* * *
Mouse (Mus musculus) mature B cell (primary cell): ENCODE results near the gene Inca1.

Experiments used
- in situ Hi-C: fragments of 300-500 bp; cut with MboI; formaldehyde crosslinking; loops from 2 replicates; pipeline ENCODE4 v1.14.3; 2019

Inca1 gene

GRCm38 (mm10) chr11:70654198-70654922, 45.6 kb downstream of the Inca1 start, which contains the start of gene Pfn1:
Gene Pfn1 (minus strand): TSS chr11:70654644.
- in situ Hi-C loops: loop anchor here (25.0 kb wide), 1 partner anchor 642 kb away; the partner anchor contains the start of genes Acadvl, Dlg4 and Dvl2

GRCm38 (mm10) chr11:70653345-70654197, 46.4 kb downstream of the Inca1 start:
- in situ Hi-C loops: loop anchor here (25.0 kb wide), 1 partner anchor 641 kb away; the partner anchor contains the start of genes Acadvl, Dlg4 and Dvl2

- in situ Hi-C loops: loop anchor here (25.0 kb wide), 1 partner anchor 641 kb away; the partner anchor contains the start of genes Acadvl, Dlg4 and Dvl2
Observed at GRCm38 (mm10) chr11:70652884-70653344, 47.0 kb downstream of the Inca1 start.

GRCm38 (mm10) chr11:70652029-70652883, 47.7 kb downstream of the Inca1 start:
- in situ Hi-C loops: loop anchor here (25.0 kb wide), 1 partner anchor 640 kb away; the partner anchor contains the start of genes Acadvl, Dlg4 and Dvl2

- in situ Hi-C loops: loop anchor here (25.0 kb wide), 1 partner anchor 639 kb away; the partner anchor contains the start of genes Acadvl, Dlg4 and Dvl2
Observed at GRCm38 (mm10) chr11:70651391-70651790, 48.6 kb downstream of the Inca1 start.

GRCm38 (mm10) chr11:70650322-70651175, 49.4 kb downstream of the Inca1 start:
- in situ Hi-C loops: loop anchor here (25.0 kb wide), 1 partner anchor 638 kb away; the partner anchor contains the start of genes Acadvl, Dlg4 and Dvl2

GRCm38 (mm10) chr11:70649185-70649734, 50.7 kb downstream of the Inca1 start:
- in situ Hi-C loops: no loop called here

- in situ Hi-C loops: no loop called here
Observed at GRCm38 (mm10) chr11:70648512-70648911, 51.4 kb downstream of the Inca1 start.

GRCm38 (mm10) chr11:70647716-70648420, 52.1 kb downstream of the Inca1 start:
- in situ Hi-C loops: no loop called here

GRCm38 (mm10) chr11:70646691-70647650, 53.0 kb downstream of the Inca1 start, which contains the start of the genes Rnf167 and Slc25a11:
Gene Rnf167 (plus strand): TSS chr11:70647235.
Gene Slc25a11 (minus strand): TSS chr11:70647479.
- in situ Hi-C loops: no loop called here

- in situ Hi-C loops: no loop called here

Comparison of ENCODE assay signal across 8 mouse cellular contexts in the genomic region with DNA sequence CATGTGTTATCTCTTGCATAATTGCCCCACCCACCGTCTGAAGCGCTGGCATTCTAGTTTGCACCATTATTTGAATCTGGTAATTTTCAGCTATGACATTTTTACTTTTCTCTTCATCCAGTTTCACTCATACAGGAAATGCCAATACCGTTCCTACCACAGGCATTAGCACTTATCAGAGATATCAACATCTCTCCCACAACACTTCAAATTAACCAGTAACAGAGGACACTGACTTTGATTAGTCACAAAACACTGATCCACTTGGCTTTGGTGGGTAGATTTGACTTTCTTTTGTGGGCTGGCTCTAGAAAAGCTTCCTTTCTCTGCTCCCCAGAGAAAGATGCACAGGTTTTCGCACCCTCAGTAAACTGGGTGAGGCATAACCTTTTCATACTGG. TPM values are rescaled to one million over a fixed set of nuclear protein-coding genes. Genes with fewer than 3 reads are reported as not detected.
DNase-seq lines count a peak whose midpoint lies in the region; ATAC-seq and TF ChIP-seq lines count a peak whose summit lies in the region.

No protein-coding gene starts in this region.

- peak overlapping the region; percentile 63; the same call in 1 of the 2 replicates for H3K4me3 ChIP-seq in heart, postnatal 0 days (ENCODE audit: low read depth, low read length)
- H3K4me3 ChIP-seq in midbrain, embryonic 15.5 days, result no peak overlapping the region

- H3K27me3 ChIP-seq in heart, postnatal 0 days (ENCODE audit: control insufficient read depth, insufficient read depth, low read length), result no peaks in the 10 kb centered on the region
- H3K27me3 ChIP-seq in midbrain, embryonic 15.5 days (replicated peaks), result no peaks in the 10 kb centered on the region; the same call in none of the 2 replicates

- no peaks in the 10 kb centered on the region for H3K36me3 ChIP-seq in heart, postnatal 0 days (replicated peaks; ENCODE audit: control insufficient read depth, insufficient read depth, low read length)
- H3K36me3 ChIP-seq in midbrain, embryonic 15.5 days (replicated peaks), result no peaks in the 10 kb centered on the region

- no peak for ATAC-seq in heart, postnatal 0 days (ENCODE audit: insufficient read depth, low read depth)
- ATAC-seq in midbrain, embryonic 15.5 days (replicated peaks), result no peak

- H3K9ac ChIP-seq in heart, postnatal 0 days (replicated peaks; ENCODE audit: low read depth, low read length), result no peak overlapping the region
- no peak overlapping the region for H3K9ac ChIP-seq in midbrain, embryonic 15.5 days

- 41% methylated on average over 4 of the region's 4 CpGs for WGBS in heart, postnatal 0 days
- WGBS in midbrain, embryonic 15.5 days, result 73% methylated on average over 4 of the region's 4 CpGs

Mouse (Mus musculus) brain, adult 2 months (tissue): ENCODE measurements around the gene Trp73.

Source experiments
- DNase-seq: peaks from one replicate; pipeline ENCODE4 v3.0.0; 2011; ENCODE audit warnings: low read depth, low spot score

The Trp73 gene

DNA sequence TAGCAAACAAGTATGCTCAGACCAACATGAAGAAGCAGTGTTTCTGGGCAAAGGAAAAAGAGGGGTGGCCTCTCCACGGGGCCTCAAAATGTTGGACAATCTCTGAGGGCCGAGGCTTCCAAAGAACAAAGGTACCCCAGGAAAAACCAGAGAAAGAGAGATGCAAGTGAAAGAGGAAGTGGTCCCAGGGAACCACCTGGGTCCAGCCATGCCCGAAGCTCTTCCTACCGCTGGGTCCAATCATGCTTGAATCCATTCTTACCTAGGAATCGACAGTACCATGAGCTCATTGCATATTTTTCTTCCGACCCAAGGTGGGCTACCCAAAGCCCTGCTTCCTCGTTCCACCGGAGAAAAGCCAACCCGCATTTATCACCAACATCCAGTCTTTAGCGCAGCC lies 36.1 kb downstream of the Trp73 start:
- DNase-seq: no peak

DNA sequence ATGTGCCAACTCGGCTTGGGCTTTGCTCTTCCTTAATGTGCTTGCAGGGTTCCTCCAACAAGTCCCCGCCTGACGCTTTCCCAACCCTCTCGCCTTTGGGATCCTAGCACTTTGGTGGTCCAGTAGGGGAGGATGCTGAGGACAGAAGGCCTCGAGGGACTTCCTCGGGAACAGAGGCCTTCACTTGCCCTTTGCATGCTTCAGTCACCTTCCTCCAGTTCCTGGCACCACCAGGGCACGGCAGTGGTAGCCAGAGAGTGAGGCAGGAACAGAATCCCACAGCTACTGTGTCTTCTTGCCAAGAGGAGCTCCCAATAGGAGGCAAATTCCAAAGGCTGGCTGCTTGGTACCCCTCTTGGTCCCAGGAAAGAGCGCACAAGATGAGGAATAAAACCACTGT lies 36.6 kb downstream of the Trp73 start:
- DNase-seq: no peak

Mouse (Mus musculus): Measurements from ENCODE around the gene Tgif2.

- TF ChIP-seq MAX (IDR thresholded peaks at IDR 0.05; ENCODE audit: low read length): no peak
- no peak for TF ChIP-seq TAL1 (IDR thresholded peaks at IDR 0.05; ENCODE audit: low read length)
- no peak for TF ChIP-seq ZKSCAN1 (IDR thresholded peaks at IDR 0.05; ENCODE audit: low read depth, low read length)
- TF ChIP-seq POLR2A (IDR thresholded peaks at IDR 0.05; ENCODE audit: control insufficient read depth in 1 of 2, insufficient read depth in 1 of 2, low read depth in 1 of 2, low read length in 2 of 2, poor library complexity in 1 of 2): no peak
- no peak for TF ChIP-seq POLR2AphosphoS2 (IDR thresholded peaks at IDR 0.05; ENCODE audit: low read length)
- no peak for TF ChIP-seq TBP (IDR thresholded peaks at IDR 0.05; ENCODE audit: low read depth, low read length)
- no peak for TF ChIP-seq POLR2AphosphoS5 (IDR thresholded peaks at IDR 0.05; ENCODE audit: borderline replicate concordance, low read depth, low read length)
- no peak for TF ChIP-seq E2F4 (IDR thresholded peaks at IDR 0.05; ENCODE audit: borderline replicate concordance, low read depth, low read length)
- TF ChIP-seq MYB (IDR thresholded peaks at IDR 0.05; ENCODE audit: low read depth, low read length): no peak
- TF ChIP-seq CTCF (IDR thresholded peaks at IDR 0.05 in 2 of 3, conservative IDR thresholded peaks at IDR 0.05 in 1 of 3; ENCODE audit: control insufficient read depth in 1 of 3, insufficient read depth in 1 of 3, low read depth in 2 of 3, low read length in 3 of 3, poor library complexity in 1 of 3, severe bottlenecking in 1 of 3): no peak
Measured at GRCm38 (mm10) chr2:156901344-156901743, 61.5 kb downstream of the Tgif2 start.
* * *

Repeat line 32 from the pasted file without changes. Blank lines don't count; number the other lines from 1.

- peak overlapping the region; percentile 63; the same call in 1 of the 2 replicates for H3K4me3 ChIP-seq in heart, postnatal 0 days (ENCODE audit: low read depth, low read length)